Sapiens - A Brief History of Humankind

"Biology enables, culture forbids."

James Grant

Graham & Dodd Columbia Newsletter

"Graham & Dodd Columbia Newsletter: What advice do you have for students or investors in the early stages of their career?

 

James Grant: See the older gent walking down the street, the one not checking a mobile device? He has money, security, position. In short, he possesses everything you don’t have and desperately want. But do you know something? The elderly gent would give his money, security and position for your bounding energy, full head of hair and limitless prospects. You should enjoy them!"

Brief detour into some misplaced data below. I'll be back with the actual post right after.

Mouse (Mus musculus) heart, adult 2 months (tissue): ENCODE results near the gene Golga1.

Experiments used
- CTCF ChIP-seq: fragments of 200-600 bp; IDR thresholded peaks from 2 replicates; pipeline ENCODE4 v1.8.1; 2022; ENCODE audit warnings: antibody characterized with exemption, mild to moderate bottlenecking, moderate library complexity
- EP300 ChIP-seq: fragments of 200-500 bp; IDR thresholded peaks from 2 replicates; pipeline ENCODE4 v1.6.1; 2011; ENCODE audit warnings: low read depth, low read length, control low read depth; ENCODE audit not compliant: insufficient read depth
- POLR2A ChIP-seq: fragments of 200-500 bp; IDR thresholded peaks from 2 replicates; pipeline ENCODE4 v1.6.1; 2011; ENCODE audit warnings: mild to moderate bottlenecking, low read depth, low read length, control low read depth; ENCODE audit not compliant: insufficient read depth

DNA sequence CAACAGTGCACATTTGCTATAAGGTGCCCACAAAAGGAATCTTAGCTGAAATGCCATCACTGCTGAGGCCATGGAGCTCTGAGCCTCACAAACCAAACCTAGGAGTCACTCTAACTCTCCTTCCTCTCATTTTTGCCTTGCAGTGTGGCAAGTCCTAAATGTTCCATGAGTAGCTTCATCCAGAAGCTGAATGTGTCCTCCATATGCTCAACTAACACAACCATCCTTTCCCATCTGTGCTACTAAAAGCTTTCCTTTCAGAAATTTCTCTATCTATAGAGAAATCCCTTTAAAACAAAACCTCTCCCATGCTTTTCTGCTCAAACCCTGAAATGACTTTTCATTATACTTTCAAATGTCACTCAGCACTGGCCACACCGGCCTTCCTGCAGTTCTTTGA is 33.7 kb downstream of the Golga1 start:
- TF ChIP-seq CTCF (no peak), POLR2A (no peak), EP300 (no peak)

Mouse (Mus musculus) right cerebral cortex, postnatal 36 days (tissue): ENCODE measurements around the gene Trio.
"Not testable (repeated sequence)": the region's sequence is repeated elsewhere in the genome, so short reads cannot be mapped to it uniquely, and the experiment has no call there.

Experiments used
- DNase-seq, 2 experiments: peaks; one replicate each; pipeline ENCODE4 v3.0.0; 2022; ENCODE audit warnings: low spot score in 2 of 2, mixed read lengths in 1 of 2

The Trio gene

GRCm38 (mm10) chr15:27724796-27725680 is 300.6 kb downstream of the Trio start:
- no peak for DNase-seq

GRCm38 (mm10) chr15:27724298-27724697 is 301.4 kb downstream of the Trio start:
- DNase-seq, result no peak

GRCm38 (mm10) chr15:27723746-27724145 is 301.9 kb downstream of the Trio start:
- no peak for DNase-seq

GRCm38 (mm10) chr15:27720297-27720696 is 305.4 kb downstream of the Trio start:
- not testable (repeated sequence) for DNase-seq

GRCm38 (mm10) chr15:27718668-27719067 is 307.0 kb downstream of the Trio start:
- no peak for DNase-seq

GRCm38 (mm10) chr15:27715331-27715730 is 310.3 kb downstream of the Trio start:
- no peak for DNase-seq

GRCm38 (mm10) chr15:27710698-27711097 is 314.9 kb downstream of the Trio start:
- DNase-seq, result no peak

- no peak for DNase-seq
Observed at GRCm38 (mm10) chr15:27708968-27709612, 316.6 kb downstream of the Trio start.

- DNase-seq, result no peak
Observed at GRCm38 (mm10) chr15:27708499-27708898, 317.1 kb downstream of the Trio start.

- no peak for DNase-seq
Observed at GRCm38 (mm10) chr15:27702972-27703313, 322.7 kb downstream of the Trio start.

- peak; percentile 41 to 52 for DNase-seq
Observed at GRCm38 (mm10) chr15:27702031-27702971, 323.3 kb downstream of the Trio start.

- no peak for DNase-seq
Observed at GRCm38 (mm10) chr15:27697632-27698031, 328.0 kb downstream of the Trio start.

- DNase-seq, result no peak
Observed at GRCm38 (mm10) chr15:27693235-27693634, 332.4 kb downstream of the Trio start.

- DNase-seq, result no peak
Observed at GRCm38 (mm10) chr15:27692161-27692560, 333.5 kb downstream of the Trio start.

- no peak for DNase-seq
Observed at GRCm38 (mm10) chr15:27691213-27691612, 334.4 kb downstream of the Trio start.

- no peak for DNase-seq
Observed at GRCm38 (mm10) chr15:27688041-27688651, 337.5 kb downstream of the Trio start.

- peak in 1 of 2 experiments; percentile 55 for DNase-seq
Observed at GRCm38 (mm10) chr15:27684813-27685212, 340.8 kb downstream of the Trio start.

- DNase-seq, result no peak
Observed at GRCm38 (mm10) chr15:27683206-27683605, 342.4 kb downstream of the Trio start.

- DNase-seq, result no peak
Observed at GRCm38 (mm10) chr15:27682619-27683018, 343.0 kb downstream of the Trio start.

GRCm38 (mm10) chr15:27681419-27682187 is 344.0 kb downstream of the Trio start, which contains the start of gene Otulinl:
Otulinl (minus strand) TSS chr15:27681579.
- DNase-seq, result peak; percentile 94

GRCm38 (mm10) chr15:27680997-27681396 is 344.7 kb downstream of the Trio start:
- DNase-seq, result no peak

Steve Jobs

2005 Stanford Commencement Speech

“Creativity is just connecting things. When you ask creative people how they did something, they feel a little guilty because they didn’t really do it, they just saw something. It seemed obvious to them after a while.”

Ludwig von Mises

"There is no means of avoiding a final collapse of a boom brought about by credit expansion. The alternative is only whether the crisis should come sooner as a result of a voluntary abandonment of further credit expansion, or later as a final and total catastrophe of the currency system involved."

James Grant

Intro to Benjamin Graham's Security Analysis 6th Edition